The Pennsylvania House Environmental and Energy Resources Committee has approved a resolution to prevent a package of environmental regulations for the oil and natural gas industry from being implemented.
The committee voted along party lines 19-8 on Tuesday to approve the resolution, which claims the regulations violate state law and ignore a 2013 state Supreme Court ruling that struck down parts of a law about which the Pennsylvania Department of Environmental Protection (DEP) based some of its proposals (see Shale Daily, Dec. 20, 2013). Three Democrats from the southwestern part of the state, where unconventional oil and gas development is heavy, joined Republicans in approving the resolution.
More than four years in the making, the new rules include separate standards for the conventional and unconventional industries. They would, among other things, reduce impacts on public resources, such as schools and parks, help prevent spills, strengthen waste management and require stronger well site restoration standards (see Shale Daily, Jan. 6)
But the proposed rulemaking has met opposition at nearly every step of the way. Conventional producers and the trade organizations that represent them have accused DEP of writing ambiguous regulations for both segments of the industry (see Shale Daily, April 18). They have also claimed that the DEP ignored Act 126 of 2014, which required the agency to adopt separate regulations for the conventional and unconventional industries.
“These one-size-fits-all drilling regulations are nothing short of a death sentence for many of the independent oil and natural gas producers who have been safely operating in our region for more than 150 years and thousands of family-sustaining jobs,” said Republican Rep. Kathy Rapp of Northwest Pennsylvania, where conventional drillers have traditionally operated. “Time and time again, the out-of-touch Harrisburg bureaucrats who have written and rammed these overreaching regulations through the process have demonstrated a severe lack of understanding when it comes to forcing smaller, conventional operators to follow the same regulations as unconventional operators, such as the Marcellus Shale industry.”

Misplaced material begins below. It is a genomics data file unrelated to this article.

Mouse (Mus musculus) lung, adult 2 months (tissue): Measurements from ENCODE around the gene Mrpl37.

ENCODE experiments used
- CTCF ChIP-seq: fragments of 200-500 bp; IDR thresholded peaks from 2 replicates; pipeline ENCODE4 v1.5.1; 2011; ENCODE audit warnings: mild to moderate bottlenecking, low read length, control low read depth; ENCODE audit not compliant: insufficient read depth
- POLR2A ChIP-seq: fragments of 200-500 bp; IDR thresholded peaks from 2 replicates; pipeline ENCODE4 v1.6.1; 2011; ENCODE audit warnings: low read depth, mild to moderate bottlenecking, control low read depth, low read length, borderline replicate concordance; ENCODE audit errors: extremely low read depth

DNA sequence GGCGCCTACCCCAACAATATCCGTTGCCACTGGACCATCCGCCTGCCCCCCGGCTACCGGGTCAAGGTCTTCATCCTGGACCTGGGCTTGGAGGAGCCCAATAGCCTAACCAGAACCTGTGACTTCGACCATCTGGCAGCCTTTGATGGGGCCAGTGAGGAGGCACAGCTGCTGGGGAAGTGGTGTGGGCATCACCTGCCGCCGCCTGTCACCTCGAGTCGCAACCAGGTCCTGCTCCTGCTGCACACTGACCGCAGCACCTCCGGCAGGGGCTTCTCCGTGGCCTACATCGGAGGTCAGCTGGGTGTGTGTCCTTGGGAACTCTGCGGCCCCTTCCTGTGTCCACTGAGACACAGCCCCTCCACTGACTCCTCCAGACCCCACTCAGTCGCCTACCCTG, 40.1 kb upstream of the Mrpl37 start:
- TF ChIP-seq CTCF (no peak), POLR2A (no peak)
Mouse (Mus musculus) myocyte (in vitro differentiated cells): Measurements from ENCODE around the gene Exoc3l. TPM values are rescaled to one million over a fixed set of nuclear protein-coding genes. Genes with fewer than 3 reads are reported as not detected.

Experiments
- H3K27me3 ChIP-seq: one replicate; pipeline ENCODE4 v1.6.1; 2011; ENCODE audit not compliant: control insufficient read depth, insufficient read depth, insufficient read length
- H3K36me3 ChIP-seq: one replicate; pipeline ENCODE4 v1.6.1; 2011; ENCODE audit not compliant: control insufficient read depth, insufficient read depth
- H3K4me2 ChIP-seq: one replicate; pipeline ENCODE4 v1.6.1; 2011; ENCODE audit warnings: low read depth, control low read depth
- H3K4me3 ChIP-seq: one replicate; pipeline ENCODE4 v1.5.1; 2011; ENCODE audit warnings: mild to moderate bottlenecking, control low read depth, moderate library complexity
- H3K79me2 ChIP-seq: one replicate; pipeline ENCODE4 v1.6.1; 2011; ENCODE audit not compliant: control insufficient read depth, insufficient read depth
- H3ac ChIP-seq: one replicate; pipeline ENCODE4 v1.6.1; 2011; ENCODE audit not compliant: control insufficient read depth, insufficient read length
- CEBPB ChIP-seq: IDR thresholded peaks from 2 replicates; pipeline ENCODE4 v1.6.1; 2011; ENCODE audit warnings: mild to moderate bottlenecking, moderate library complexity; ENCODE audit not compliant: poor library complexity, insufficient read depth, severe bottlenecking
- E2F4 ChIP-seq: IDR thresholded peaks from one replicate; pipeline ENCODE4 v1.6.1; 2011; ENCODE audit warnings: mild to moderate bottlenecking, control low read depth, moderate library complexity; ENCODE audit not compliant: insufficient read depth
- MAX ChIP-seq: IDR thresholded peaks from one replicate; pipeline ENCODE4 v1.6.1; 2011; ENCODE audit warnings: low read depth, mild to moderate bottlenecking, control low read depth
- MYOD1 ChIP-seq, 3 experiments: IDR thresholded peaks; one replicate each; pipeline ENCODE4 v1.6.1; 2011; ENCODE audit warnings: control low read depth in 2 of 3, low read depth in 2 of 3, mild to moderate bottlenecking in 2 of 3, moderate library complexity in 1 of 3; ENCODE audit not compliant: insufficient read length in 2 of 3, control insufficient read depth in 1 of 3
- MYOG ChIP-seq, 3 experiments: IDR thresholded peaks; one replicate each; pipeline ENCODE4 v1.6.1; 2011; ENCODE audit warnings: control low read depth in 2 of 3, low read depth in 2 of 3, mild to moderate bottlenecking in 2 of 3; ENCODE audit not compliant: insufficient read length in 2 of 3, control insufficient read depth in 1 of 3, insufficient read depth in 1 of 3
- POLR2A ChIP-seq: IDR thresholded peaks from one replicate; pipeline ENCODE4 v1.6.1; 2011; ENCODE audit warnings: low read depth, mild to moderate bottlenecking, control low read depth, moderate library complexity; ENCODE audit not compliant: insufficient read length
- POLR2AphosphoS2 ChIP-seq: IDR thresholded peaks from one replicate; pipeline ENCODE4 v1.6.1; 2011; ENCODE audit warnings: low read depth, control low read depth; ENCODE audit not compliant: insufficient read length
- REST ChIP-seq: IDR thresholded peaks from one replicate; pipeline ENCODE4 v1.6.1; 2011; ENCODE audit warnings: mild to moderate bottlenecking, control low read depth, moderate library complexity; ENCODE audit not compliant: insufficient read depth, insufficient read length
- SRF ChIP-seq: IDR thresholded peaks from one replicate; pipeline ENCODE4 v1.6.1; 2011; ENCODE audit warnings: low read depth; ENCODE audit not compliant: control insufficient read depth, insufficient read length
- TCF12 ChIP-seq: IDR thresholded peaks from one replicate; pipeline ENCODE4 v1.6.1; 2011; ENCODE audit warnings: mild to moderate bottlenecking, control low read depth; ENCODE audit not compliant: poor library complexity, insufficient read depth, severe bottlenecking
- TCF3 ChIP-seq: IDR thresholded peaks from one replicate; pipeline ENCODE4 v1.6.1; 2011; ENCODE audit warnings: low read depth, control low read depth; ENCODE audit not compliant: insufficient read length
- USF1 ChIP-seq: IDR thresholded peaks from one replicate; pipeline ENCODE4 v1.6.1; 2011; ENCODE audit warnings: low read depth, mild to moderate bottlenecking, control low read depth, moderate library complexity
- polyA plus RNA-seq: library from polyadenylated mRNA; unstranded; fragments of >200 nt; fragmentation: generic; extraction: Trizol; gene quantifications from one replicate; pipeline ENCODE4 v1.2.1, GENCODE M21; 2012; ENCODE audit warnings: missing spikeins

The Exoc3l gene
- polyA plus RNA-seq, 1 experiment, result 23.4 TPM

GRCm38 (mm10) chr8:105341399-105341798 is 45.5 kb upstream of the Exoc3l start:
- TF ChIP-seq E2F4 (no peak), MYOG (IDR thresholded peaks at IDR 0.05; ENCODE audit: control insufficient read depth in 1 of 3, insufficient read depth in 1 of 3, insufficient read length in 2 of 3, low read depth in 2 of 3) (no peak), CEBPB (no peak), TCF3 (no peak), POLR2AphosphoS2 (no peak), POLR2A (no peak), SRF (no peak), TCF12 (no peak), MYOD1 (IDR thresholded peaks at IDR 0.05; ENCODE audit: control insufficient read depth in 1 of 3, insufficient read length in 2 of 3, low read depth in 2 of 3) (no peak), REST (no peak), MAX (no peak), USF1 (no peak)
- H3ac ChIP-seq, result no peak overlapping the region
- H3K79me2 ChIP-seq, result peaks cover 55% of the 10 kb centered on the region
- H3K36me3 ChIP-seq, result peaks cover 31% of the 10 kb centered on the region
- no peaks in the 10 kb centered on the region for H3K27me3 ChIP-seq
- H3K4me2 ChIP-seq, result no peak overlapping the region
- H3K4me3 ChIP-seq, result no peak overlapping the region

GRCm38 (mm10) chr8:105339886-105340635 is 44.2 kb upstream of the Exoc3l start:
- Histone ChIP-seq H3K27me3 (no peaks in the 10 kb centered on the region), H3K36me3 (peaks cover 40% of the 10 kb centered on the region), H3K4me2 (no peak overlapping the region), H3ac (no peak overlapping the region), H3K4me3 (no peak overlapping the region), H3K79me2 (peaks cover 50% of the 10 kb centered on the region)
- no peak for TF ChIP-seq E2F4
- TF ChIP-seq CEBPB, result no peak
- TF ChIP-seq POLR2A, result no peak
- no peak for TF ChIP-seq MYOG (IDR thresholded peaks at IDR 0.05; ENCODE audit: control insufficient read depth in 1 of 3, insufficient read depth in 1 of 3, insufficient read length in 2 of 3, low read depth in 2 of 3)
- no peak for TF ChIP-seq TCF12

The DEP sent the package to the state’s Environmental Quality Board, which gave its approval, and last month the Independent Regulatory Review Commission also approved them (see Shale Daily, April 22). The DEP maintains that the rulemaking process was a balanced and transparent one, with several public hearings and tens of thousands of public comments submitted.
The general assembly now has 30 days — or 10 legislative days — to adopt the resolution or it will pass both chambers and head to the state Attorney General’s office before being implemented. If lawmakers vote to approve the resolution and block the rules, Democratic Gov. Tom Wolf may veto the resolution. His administration, however, has not said that he would do so.
“Gov. Wolf believes the natural gas industry is an important part of the commonwealth’s economy and we must support its growth by focusing on the development of important infrastructure like pipelines,” said spokesman Jeffrey Sheridan. “The governor also believes the new oil and gas regulations are important to protecting the health of our environment and residents. The regulations have been under development for five years, through three separate administrations and have benefited from an unprecedented process of engagement and public participation.”
Sheridan added that Wolf is prepared to work with the legislature “to further his administration’s goal of improving the protection of water and public resources.”
Rapp, like other lawmakers on the House energy committee, questioned the rulemaking process calling it “heavily flawed” and saying the regulations are “punitive.”
While there are separate regulations in the package, both conventional and unconventional producers would be required to adhere to some of the same rules, such as closer regulatory scrutiny for wells near public resource protection zones. All operators would be required to conduct reviews of abandon and active wells near their pads prior to drilling, among other things.
The House is scheduled for votes on May 16, while the Senate returns to session on Monday (May 9).
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